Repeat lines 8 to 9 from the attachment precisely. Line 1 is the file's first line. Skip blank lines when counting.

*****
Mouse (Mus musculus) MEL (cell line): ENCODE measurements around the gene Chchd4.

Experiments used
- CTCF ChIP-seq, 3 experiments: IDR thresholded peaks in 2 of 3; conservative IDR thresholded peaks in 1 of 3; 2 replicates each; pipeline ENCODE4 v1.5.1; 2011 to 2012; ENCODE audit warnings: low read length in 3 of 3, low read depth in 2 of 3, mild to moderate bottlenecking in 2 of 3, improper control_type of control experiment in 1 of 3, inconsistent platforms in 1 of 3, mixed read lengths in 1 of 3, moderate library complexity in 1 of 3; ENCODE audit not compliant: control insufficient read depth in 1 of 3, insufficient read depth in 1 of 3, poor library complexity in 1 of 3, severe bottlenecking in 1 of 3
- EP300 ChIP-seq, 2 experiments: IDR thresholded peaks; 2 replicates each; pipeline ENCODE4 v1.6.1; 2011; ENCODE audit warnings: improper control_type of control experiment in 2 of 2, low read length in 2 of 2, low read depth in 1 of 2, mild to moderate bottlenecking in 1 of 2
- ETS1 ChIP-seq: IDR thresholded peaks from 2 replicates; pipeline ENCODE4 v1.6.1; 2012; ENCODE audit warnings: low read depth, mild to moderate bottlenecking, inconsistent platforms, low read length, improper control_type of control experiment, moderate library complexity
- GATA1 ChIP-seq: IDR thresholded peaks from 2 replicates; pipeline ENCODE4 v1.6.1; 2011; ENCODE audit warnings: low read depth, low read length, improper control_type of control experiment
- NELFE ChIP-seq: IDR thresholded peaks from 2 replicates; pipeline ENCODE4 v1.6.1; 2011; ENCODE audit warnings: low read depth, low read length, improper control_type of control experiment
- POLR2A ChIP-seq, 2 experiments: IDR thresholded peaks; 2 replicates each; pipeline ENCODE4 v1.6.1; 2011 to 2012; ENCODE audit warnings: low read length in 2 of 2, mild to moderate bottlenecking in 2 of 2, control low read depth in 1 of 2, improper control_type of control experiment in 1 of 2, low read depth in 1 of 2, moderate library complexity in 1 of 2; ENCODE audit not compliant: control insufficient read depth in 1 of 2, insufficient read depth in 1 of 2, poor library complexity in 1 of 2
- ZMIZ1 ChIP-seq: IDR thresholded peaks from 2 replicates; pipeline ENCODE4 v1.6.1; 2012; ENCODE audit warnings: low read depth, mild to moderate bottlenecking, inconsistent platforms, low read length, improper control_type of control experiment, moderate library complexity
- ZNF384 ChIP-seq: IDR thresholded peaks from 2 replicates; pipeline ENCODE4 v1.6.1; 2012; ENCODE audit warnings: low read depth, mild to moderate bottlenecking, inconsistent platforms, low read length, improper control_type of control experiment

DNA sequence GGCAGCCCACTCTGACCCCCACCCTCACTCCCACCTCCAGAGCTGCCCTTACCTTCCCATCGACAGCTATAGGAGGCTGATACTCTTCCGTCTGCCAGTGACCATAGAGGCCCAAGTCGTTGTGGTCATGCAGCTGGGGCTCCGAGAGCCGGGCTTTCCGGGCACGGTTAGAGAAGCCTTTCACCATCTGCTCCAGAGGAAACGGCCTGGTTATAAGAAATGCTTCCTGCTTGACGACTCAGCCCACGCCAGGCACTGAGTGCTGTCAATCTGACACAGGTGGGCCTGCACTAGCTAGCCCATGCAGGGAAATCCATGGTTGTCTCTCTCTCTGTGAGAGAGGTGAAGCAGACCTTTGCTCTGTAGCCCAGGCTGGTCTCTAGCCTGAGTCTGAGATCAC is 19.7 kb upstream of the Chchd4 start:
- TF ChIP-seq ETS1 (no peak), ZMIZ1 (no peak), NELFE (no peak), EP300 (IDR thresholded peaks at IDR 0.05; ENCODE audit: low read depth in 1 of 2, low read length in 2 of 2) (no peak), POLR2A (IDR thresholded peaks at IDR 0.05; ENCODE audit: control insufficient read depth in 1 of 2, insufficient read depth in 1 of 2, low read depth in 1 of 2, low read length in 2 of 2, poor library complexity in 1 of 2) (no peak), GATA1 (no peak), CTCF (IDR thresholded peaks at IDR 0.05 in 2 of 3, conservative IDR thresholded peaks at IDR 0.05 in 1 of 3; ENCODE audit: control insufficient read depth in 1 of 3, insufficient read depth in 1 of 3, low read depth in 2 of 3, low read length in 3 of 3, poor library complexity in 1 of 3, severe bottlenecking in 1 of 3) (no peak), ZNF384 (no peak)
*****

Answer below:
- POLR2A ChIP-seq, 2 experiments: IDR thresholded peaks; 2 replicates each; pipeline ENCODE4 v1.6.1; 2011 to 2012; ENCODE audit warnings: low read length in 2 of 2, mild to moderate bottlenecking in 2 of 2, control low read depth in 1 of 2, improper control_type of control experiment in 1 of 2, low read depth in 1 of 2, moderate library complexity in 1 of 2; ENCODE audit not compliant: control insufficient read depth in 1 of 2, insufficient read depth in 1 of 2, poor library complexity in 1 of 2
- ZMIZ1 ChIP-seq: IDR thresholded peaks from 2 replicates; pipeline ENCODE4 v1.6.1; 2012; ENCODE audit warnings: low read depth, mild to moderate bottlenecking, inconsistent platforms, low read length, improper control_type of control experiment, moderate library complexity